State of Electric Cars in Iran
Economy, Auto

State of Electric Cars in Iran

High cost, an unpredictable market and lack of a supervisory body are the main challenges hindering the production of electric cars in Iran, according to a recent study conducted by Majlis Research Center.
A detailed report of the study was published on the think tank’s website earlier this week, which calls on the government to devise an incentive package to compensate for the high cost of electric cars.
The report also said a detailed roadmap is vital for promoting the use of such vehicles.
“All pertinent organizations and entities should work together for developing the roadmap, including ministries such as oil, energy and defense along with manufacturers, municipalities, Law Enforcement and the Department of Environment,” the report said.
Electric cars could be a suitable alternative, when the government cuts gas subsidies, it added.
The report further said government incentives for purchasing the vehicles, along with the development of infrastructures and imposition of traffic restrictions on diesel cars in key urban areas, could help promote the culture of using eco-friendly cars in the country.
Batteries remain a key issue, says the report, adding that “domestic production of batteries could lower prices for consumers”.
The report, however, noted that such moves would be costly at first, but will be compensated over time with the expansion of production.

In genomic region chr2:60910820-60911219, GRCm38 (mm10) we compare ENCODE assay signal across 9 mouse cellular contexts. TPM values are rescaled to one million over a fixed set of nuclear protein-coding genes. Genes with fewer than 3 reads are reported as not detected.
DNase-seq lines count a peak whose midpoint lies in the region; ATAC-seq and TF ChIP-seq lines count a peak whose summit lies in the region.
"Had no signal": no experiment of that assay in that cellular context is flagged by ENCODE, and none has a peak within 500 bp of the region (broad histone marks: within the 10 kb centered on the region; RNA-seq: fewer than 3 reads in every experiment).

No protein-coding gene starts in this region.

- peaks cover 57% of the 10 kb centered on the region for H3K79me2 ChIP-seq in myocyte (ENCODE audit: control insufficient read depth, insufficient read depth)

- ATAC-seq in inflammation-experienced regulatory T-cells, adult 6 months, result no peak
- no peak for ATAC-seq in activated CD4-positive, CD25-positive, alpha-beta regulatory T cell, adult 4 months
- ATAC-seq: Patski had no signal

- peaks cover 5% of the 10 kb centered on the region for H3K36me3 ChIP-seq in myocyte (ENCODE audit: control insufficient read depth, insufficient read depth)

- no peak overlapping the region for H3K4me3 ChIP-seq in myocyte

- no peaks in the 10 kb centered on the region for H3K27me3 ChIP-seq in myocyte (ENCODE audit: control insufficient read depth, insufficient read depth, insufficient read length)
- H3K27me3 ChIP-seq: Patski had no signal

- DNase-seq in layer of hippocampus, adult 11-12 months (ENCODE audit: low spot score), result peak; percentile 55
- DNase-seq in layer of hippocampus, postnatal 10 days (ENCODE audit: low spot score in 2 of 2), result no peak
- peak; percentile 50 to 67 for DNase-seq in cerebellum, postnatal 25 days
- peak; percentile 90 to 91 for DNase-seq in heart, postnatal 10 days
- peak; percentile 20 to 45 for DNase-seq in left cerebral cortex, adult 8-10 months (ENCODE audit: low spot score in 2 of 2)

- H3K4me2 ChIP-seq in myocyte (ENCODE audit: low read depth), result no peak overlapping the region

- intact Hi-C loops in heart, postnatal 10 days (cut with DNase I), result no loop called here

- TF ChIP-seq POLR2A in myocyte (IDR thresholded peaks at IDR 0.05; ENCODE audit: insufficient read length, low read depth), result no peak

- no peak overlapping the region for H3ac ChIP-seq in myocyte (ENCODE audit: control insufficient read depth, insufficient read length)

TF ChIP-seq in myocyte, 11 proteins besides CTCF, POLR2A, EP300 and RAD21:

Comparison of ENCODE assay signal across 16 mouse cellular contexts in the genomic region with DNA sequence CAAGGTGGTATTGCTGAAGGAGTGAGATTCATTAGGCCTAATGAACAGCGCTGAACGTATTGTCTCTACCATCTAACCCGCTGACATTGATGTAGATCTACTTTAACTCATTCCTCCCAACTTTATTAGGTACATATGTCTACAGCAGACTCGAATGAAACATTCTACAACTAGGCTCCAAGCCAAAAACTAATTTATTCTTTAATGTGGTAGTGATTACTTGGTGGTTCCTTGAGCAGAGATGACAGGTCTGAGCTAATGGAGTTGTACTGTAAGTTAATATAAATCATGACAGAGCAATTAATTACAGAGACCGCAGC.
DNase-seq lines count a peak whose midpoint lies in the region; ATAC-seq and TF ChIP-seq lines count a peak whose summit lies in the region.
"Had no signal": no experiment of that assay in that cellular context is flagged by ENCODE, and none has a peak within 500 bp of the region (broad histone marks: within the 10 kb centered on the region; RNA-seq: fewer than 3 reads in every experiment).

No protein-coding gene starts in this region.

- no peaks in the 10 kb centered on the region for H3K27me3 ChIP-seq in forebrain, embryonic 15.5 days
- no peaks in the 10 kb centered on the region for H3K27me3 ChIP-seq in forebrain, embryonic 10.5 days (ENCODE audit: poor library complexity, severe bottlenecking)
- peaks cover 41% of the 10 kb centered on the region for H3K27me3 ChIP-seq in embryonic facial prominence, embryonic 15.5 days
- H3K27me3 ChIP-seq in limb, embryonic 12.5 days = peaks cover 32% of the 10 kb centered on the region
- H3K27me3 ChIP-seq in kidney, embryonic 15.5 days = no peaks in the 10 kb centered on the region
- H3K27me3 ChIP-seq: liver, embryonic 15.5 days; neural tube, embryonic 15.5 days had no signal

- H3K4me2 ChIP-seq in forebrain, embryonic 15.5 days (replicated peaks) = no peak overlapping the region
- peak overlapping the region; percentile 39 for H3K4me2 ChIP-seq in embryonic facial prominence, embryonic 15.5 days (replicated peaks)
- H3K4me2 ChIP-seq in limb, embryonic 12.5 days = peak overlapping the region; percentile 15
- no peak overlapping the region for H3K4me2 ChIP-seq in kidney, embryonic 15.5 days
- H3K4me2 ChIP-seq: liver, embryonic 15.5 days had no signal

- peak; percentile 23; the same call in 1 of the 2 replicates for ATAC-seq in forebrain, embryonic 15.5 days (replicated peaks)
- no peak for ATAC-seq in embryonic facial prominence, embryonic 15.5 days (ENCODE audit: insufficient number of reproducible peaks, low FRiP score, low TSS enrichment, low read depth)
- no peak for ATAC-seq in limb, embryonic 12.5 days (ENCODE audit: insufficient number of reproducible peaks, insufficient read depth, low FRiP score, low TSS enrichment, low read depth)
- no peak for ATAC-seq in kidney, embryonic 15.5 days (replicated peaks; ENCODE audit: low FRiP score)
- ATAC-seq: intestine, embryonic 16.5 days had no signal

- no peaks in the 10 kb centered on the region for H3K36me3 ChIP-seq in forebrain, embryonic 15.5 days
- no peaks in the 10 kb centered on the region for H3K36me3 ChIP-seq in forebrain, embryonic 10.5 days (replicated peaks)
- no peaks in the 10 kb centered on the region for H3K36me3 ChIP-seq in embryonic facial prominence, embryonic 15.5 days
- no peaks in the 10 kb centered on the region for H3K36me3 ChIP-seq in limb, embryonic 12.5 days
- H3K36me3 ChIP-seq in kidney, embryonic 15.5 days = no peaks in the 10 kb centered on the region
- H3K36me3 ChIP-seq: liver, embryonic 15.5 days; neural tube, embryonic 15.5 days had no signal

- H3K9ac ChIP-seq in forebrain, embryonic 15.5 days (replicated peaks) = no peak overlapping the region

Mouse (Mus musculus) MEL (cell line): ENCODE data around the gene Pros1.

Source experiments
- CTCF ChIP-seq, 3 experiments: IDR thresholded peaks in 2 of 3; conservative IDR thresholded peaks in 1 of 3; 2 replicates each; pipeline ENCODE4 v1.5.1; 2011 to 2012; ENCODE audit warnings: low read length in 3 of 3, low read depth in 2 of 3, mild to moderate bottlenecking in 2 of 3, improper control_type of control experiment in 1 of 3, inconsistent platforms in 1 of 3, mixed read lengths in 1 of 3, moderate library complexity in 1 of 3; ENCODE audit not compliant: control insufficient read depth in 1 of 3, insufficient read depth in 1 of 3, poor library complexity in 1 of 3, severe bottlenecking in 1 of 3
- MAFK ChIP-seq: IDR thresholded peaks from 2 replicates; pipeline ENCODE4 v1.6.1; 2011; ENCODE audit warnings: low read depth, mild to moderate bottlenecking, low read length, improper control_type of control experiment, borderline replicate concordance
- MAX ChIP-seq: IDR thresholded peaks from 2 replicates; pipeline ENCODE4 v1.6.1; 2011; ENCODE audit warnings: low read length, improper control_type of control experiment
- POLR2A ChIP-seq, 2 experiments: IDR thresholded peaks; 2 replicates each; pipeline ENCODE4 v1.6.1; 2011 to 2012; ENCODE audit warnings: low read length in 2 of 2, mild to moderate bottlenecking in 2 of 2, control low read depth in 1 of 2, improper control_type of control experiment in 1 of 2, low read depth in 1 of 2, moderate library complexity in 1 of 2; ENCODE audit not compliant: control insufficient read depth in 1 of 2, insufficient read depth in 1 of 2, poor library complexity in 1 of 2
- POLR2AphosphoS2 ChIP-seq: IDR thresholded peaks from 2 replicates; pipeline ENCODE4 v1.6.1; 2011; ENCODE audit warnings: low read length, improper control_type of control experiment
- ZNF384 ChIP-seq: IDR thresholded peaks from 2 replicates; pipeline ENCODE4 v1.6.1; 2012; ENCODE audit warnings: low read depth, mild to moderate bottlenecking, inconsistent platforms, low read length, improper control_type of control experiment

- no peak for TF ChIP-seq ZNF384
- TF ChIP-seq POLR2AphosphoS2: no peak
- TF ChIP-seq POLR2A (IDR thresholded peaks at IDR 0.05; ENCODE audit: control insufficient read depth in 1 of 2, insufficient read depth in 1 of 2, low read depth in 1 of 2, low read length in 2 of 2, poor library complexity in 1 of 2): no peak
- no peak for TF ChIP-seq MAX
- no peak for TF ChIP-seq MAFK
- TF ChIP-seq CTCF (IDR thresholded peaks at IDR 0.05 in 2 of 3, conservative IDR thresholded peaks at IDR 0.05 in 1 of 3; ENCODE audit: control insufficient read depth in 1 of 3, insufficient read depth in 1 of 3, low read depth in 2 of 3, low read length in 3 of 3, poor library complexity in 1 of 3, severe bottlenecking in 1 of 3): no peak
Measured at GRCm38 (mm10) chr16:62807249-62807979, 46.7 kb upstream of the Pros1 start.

Carmakers’ Performance
Data collected from experts at Iran Khodro Company and SAIPA—Iran's first and second largest carmakers respectively—show that electric cars would cost two to three times more than ordinary cars.
“An electric version of Runna would cost 960 million rials ($27,400), three times its current price,” the report said. “An electric Tiba would cost 600 million rials ($17,100) while it is currently sold for 240 million ($6,800).”
To address the high price of electric vehicle, Majlis Research Center makes an illogical proposal that the government guarantee the purchase of such cars.
 “The government itself must be the consumer of hybrid vehicles,” it states.
While decentralization is the norm worldwide for enhancing the private sector's role in the economy, the proposal marks a backtrack on the government's avowed goal of privatizing state enterprises and reducing its footprint on the economic landscape.

  Issuing Bonds
The report finally refers to an article in the National Annual Budget of the current fiscal year (started March 20), which makes it possible for the government to allocate funds to industries with high returns.
“The government is permitted to issue bonds or sukuk worth 100 trillion rials ($286 million) to raise the funds needed for implementing profitable plans like using electric vehicles for public transport,” the report said.
The sixth five-year economic development plan (2016-21) calls for replacing a portion of vehicles running on fossil fuels or thermal engines with green vehicles.
The report notes that this will help reduce air pollution and cut down energy consumption.
Despite the growing popularity of hybrids and EVs across the world, they have had a slow take-up in Iran as the needed infrastructures are yet to be developed.


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